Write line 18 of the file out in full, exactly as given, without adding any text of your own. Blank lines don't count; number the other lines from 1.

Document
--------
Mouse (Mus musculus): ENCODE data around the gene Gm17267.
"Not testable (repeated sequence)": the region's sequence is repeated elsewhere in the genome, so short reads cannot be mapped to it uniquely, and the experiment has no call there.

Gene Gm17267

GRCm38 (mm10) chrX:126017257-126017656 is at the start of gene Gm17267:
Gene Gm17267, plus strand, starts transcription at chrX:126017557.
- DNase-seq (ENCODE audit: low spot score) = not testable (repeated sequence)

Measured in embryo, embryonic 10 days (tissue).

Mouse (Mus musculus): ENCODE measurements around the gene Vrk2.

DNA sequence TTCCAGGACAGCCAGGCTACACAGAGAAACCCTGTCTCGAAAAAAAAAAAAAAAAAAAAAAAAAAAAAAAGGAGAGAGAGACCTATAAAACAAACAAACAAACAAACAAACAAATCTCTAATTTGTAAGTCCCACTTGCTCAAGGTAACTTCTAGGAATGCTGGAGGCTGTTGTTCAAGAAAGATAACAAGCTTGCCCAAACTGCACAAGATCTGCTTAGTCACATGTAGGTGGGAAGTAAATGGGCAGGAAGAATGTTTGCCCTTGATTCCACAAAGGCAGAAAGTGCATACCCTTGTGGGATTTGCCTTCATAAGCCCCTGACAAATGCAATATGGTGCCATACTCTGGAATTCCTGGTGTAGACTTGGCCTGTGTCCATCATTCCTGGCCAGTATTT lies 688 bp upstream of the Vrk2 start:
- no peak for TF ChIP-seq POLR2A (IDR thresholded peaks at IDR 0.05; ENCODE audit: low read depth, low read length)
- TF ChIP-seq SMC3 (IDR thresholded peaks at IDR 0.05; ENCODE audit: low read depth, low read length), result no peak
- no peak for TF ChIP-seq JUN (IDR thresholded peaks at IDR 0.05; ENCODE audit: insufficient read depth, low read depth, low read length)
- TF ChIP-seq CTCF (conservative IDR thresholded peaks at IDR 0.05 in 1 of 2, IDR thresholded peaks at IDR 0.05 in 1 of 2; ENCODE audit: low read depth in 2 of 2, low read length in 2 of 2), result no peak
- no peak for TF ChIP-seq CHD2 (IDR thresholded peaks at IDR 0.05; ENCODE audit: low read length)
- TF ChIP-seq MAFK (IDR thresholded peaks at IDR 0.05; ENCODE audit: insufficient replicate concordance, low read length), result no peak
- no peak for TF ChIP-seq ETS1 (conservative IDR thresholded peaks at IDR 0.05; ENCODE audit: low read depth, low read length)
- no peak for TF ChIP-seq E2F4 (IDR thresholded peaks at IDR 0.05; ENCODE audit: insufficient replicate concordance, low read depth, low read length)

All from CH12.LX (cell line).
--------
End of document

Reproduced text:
All from CH12.LX (cell line).